Crossed by key infrastructures and rich in deposits, the seabed is emerging as a growing area of confrontation whose defense becomes more crucial every day, especially after the alleged sabotage of the Nord Stream gas pipelines.< /strong>
“The real revolution is drones, which will bring mass, performance and exposure where human resources will probably be less exposed. But they also bring capabilities to adversaries, which requires developing capabilities in parallel to protect themselves,” explains AFP Éric Chaperon, naval defense adviser at the French industrialist Thales.
“We are going to see drone-on-drone or swarm-on-swarm battles in the near future. This will profoundly upset naval doctrines, firstly because a 5,000 euro drone can cause millions of damage to a warship, but also because the use of these unmanned means risks lowering the threshold of 'commitment to theatres,' says Mr. Chaperon.
This subject, and more broadly the question of the defense of the seabed, will be at the heart of several round tables and demonstrations at the Euronaval international exhibition, dedicated to the naval defense sector, which opens on Tuesday in Paris.
Thales, for example, will promote its fully droneized and autonomous underwater mine neutralization system, the MMCM, in the operational evaluation phase by the French and British navies. The manufacturer will also present the latest addition to its range of acoustic buoys, the Sonoflash, or its towed sonar, Captas-4, recently chosen by the US Navy.
“The new and challenging subject of the moment is the question of deep seas and we are only at the beginning,” Hugues d'Argentré, director of Euronaval, told AFP.
The question is particularly sensitive after the discovery at the end of September of four huge leaks on the two Nord Stream gas pipelines linking Russia to Germany, caused according to the first investigations by underwater detonations and a very probable sabotage.
Since then, a number of countries have announced that they want to strengthen the surveillance of their strategic infrastructures at the bottom of the sea, betting for this on new technologies.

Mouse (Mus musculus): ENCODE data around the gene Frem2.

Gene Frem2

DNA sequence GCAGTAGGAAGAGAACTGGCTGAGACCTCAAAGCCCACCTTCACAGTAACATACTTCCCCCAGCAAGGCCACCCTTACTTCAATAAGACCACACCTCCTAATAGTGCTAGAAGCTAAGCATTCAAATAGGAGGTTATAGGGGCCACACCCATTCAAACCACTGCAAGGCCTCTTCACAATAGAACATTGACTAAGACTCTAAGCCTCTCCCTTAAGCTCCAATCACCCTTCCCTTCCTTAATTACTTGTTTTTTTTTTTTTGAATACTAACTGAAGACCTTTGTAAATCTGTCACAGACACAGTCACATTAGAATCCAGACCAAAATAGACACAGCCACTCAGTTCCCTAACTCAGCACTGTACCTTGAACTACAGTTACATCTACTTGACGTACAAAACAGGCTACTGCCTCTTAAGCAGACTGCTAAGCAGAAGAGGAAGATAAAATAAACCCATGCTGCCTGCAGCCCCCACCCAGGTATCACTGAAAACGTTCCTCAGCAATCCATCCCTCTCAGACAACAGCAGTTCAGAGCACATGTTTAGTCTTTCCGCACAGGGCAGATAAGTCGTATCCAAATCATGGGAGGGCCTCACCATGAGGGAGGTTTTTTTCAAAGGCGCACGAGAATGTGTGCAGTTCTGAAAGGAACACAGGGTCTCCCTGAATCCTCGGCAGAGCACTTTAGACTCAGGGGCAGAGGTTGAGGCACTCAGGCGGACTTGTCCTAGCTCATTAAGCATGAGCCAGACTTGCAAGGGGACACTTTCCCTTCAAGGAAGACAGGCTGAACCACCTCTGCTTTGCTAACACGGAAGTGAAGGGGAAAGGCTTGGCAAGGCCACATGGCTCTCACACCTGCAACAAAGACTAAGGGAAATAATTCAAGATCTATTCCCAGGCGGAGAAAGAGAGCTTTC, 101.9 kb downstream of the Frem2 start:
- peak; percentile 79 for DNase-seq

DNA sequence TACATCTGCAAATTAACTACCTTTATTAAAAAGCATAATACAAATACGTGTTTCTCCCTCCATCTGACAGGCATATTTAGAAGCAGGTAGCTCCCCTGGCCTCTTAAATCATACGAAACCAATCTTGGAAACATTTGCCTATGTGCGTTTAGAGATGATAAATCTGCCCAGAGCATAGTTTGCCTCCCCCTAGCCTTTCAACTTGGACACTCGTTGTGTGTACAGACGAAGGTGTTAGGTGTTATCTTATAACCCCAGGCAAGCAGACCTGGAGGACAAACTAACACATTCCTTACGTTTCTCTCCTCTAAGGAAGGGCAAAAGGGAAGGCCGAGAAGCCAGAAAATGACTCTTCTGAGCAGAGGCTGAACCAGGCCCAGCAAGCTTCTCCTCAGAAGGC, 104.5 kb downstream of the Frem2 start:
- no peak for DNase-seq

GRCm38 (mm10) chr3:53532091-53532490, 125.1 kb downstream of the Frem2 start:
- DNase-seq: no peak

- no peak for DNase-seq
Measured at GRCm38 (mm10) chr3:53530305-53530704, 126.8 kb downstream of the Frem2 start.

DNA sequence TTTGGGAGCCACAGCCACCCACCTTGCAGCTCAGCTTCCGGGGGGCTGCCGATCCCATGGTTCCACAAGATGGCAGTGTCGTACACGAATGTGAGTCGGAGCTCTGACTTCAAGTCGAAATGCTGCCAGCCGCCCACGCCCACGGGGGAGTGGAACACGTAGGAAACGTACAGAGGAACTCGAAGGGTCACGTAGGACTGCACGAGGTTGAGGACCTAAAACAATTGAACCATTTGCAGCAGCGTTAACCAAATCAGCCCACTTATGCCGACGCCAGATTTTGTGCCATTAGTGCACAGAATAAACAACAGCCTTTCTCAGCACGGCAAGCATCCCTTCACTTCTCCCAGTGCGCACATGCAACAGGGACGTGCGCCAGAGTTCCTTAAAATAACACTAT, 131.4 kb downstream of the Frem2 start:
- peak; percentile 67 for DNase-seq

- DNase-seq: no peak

The vulnerability of these infrastructures “has put submarine warfare back at the center of attention” even if the research had never stopped, underlines to AFP Brigham McCown, researcher at the Hudson Institute.
It is a question of improving the underwater capacities by great depths or the acoustic discretion of the activities.
“Marines are constantly trying to update their ability to detect and identify anything in the water, both through active and passive techniques,” says Mr. McCown, also emphasizing the importance of drones.
Among the most emblematic projects in development is the Orca XLUUV autonomous underwater drone, developed by Boeing for the United States Navy.
Its missions could range from patrols at sea to reconnaissance missions, through electronic warfare or the fight against surface ships.
China is working on its side on a “great wall” under marine, vast system of sensors and underwater drones to protect its installations at sea.
Did France adopt a military strategy in mid-February to monitor the deep seabed, with the objective of descending to a depth of 6,000 meters by 2025 via a robot with an umbilical cord and an underwater drone? sailors? Its capabilities are currently limited to 3,000 meters.
With the Nord Stream incident, “it is clear that the attention paid to national critical underwater infrastructure (…) and their vulnerability has been intensified,” Nick Childs, naval force specialist at the British international think tank Institute for Strategic Studies (IISS), told AFP.
< p>With an average depth of 3,800 meters, the seabed is still largely unknown, but access to it is becoming more democratic and fueling envy.
In addition to significant gas or oil resources, certain seabeds contain various rare metals. It also runs key infrastructures such as gas pipelines, and over almost a million kilometres, some 500 cables carrying more than 90% of the world's communications and Internet flows.
The “dependence on these critical infrastructures” has increased a lot and “being able to protect (them) in full (…) is not an easy task”, points out Mr. Childs.
Katrine Johns has been a reporter on the news desk since 2013. Before that she wrote about young adolescence and family dynamics for Styles and was the legal affairs correspondent for the Metro desk. Before joining The Gal Post, Katrine Johns worked as a staff writer at the Village Voice and a freelancer for Newsday, The Wall Street Journal, GQ and Mirabella. To get in touch, contact me through my firstname.lastname@example.org 1-800-268-7128